Evaporative coolers offer a constant flow of cool and refreshing air during the hot days of summer. Often called swamp coolers, these units circulate fresh air through a wet filter that has moist pads. The fresh air is then cooled and circulated throughout your home or office.
The cool thing is; they work best during the hottest part of the day when humidity levels are below 50%. In fact, the lower the humidity, the better the cooling system works efficiently and saves on your energy consumption.
Compared to the standard air conditioning system, evaporative coolers are much simpler in design. Even better, instead of pulling moisture out of the air and replacing hot air with cool, the system cools the air then adds humidity.
And when it comes to saving on energy consumption, the evaporative system is generally more economical to operate than air conditioning systems. However, it is most efficient in drier climates. So if you live in an arid region, evaporative coolers are a great advantage and the ideal system for cooling.
Although evaporative coolers work best in arid regions, they are effective even in areas that have some humidity. As a rule, 30 percent humidity is dry enough for the evaporative cooling system to work efficiently.
And to top it off, evaporative coolers consume up to 75 percent less electricity than the standard air conditioner. This is because they require only 120-volt electricity and do not need high-amperage circuits. In effect, an evaporative cooler can be plugged into a standard outlet anywhere in the home.
When it comes to budgets, evaporative coolers cost about half the price of an air conditioner. You will also save on installation materials because the system requires a lot less ductwork. Even large systems only need a short duct to guide the cooled air to the main living quarters of your home.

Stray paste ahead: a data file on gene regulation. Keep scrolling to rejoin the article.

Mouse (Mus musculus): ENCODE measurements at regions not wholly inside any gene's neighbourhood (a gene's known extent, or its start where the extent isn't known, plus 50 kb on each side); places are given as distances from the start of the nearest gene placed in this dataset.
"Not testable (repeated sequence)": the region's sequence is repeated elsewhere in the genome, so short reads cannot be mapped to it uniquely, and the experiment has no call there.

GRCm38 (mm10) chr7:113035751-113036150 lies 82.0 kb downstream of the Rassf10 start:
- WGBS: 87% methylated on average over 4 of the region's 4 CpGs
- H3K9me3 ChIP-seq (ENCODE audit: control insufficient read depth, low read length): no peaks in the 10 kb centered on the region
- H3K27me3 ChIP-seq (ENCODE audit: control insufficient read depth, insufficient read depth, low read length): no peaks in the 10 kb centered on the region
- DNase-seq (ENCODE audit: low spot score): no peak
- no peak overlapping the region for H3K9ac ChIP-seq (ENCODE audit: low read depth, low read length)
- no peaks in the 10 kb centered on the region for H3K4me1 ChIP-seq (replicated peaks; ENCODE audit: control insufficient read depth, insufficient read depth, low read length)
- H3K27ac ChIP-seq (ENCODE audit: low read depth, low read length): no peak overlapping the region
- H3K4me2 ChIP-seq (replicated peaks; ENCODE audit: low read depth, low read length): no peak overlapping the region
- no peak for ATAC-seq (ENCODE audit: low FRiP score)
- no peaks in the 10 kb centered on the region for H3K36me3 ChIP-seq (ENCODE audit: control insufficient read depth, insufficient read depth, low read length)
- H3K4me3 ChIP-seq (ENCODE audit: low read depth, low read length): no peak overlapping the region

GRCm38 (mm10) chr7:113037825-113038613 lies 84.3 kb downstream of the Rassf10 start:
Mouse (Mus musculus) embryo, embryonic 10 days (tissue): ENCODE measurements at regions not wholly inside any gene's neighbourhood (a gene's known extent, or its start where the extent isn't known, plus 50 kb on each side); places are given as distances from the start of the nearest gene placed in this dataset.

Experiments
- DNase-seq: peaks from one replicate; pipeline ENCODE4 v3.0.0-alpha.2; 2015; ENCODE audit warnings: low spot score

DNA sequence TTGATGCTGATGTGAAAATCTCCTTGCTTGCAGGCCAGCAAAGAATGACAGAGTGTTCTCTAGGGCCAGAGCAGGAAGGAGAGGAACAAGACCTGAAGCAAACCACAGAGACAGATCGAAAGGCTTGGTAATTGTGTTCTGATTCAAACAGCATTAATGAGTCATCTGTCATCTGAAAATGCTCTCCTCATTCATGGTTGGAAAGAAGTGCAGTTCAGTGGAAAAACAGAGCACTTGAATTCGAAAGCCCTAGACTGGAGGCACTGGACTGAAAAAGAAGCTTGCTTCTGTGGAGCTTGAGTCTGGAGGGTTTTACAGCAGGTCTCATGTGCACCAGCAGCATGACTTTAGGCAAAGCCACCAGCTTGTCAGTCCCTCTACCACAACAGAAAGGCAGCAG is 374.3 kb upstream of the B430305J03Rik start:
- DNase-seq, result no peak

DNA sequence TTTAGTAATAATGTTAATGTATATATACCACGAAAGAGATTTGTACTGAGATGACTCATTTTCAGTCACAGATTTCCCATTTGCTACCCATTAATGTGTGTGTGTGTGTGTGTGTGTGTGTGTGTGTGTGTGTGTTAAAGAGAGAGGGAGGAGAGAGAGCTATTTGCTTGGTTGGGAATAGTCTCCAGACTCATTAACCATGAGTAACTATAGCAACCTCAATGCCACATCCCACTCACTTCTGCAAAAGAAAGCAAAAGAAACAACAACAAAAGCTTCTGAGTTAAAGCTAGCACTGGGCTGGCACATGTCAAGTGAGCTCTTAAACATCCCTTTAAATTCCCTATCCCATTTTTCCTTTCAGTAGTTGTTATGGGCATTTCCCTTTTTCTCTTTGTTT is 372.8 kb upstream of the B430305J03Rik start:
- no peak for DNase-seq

You can also save more if you have existing air duct systems. This is because the evaporative cooling system can easily utilize you current ductwork. For small systems, installation is simple; they can be placed in most windows.
When referring to energy consumption, wattage rating is one of the most useful measurements. In fact, wattage can help you estimate electricity costs to run a system. You can estimate an evaporative cooling systems power by the amount of watts it uses. For example, a 60 watt light bulb uses less electricity and emits less light than a 100 watt light bulb. The same goes for a cooling system, a 60 watt cooler with consume the same amount of electricity as a 60 watt bulb.
In comparison, the average air conditioner consumes about 1200 watts of electricity. Moreover, a central air conditioner uses around 3500 watts. An evaporative cooling system uses between 400 and 700 watts, depending on the size of the system and the fan. As well, the power consumption can be as little as 60 watts. That in itself is a lot of savings on energy consumption.
If you are unsure of the watt of a system, look on the fan motor information plate, it generally lists power consumption. The fan is the major component. Although there is a water pump, the energy consumption is minuscule. You can also convert the amp to watts. For instance, 1 amp is equal to 100 watts. The numbers are not precise but it is close.